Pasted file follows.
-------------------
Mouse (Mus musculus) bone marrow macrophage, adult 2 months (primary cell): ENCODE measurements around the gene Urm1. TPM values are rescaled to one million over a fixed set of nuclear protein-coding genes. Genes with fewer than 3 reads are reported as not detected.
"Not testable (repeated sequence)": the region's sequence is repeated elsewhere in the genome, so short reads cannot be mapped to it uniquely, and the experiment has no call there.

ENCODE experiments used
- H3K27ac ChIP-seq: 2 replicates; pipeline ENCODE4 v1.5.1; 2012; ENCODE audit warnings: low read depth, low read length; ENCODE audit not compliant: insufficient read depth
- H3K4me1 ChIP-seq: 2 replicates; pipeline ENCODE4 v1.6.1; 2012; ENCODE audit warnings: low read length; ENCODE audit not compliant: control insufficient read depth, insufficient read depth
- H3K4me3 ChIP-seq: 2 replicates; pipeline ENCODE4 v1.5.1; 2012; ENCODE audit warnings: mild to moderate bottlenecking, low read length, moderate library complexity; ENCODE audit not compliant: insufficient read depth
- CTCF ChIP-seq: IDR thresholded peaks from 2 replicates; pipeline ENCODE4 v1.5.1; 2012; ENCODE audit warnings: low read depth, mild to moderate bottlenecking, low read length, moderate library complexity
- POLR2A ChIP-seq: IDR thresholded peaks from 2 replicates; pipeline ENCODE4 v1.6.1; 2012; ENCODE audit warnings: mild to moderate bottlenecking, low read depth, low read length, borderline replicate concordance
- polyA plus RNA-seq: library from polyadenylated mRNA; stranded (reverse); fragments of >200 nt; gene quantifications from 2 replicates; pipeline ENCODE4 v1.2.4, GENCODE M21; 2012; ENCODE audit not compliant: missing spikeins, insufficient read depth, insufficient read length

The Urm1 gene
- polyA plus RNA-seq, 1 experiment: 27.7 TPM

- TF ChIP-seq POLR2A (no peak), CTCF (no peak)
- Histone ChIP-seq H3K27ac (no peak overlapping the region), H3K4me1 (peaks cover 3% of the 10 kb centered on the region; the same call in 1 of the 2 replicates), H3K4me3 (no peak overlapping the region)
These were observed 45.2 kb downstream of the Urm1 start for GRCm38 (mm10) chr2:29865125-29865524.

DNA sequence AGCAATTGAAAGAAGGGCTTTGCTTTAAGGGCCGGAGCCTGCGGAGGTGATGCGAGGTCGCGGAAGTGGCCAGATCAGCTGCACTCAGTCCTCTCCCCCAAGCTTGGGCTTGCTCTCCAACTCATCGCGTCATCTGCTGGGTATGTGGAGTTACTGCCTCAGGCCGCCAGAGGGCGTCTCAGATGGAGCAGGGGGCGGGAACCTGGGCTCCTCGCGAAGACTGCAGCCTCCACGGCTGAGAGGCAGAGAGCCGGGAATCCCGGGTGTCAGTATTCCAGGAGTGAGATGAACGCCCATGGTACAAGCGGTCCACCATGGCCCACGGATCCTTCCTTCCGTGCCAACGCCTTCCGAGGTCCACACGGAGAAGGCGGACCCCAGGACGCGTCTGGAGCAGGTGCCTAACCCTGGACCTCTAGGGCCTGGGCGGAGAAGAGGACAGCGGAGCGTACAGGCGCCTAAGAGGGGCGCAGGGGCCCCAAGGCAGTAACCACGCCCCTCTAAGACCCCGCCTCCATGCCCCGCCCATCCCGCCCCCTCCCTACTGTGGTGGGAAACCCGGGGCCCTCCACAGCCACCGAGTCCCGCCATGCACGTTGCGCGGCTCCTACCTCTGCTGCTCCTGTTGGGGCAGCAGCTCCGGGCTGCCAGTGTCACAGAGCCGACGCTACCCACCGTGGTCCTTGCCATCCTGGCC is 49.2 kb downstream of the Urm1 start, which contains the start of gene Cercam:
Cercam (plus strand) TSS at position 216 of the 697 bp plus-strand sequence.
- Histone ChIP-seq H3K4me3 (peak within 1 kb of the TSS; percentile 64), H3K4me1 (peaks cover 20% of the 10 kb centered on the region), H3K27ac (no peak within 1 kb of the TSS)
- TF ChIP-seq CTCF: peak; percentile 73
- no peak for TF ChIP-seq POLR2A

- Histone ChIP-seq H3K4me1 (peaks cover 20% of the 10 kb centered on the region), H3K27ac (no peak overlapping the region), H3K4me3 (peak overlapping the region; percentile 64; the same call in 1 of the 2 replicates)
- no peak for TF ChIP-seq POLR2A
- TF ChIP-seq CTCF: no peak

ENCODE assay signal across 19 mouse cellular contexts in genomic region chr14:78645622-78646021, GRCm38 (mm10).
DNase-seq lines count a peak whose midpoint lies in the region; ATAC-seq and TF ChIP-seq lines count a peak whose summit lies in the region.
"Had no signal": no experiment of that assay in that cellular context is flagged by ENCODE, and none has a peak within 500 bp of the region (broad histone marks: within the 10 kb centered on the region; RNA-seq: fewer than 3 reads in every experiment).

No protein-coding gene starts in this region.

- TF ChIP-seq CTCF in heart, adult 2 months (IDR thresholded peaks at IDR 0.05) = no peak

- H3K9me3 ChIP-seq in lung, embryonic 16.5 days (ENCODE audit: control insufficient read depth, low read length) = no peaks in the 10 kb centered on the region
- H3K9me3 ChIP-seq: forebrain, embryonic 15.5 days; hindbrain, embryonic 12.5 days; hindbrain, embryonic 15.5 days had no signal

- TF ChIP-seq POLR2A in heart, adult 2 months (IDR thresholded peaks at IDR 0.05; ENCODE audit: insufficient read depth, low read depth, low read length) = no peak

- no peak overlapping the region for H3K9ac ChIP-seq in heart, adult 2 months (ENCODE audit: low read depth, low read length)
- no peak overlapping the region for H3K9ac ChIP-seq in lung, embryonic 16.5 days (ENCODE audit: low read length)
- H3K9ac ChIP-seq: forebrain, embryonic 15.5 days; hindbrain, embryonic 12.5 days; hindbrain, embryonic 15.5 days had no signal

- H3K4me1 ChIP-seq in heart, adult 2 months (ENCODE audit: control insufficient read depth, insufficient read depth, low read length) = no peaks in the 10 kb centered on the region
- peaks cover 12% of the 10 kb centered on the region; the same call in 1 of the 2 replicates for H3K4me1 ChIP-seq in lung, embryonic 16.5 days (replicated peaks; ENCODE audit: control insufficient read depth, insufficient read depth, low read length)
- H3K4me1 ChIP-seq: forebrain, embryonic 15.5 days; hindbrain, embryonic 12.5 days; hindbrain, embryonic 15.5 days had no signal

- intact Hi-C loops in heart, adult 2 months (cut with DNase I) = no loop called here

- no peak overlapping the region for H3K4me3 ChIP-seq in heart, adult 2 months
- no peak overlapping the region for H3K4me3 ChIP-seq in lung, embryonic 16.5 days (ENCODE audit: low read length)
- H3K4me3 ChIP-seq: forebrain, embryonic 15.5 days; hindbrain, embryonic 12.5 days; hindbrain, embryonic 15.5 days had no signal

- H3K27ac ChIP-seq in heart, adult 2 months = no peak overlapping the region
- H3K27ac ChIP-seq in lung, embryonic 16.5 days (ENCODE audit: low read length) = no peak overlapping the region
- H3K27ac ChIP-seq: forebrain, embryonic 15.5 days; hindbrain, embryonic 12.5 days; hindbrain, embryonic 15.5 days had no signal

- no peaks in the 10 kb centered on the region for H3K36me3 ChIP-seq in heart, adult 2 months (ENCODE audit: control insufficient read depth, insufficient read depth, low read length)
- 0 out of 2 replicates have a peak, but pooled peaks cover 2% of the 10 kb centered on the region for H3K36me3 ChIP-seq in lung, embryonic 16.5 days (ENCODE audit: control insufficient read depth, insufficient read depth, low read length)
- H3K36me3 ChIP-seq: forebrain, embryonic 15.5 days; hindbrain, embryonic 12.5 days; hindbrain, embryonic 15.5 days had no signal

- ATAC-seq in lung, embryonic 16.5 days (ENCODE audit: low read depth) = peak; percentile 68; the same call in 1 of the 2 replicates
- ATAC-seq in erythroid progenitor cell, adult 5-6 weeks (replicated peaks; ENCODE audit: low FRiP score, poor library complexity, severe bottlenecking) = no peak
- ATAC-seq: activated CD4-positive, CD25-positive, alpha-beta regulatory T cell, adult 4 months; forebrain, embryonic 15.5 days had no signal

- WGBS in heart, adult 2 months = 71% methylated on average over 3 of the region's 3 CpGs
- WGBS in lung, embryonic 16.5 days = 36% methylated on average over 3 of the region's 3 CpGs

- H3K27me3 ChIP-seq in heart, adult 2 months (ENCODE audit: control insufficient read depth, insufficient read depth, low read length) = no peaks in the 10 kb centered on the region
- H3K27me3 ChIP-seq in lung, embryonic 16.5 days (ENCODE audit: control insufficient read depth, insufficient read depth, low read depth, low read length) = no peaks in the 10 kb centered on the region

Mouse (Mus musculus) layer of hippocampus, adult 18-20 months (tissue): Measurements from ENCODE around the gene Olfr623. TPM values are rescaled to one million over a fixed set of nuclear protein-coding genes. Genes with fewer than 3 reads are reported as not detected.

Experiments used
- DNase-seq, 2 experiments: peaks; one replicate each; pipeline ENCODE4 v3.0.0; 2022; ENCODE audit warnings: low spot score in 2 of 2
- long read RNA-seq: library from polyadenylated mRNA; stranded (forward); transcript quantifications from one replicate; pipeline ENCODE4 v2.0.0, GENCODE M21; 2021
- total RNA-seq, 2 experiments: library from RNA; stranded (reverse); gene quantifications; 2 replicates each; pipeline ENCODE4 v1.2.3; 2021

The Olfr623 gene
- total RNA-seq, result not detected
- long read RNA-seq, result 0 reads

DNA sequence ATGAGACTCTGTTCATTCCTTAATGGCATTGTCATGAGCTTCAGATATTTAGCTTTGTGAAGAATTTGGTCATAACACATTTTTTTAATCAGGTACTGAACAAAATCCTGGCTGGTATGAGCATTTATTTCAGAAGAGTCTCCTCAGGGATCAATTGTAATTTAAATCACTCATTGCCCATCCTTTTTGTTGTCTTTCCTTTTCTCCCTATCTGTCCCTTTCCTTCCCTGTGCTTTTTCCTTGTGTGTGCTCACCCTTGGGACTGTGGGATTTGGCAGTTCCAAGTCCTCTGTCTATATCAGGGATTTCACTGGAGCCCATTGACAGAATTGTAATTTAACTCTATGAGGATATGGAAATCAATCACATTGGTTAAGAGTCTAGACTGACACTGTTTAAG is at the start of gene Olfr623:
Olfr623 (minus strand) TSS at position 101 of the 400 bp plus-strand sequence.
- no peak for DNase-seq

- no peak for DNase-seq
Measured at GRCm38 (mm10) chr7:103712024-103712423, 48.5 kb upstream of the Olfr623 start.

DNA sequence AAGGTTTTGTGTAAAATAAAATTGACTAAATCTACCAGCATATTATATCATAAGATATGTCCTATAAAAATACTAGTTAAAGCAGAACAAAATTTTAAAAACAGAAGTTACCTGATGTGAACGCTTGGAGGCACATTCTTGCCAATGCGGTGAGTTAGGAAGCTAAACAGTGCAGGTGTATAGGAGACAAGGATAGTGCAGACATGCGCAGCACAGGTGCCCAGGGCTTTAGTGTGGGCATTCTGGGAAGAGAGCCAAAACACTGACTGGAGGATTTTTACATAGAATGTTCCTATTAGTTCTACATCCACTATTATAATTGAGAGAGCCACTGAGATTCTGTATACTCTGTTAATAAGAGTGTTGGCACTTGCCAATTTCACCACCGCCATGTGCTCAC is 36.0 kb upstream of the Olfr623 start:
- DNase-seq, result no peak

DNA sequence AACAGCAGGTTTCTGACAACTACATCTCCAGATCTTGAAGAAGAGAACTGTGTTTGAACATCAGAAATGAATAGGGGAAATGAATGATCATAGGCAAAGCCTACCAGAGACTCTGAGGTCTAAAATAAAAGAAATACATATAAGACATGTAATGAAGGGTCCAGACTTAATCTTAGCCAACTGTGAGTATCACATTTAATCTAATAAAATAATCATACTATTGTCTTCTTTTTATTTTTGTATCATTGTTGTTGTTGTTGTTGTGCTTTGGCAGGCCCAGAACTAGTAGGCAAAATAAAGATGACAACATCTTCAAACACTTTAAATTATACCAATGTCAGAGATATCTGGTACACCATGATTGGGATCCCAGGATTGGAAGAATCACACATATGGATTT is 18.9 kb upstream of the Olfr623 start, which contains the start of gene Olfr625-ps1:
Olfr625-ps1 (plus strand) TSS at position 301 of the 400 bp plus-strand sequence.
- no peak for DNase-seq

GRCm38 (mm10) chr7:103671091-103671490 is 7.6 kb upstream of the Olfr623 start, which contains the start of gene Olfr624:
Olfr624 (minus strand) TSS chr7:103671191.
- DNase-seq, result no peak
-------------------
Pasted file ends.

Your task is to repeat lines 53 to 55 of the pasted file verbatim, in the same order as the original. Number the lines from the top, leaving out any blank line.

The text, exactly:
- H3K27me3 ChIP-seq in lung, embryonic 16.5 days (ENCODE audit: control insufficient read depth, insufficient read depth, low read depth, low read length) = no peaks in the 10 kb centered on the region

Mouse (Mus musculus) layer of hippocampus, adult 18-20 months (tissue): Measurements from ENCODE around the gene Olfr623. TPM values are rescaled to one million over a fixed set of nuclear protein-coding genes. Genes with fewer than 3 reads are reported as not detected.

Experiments used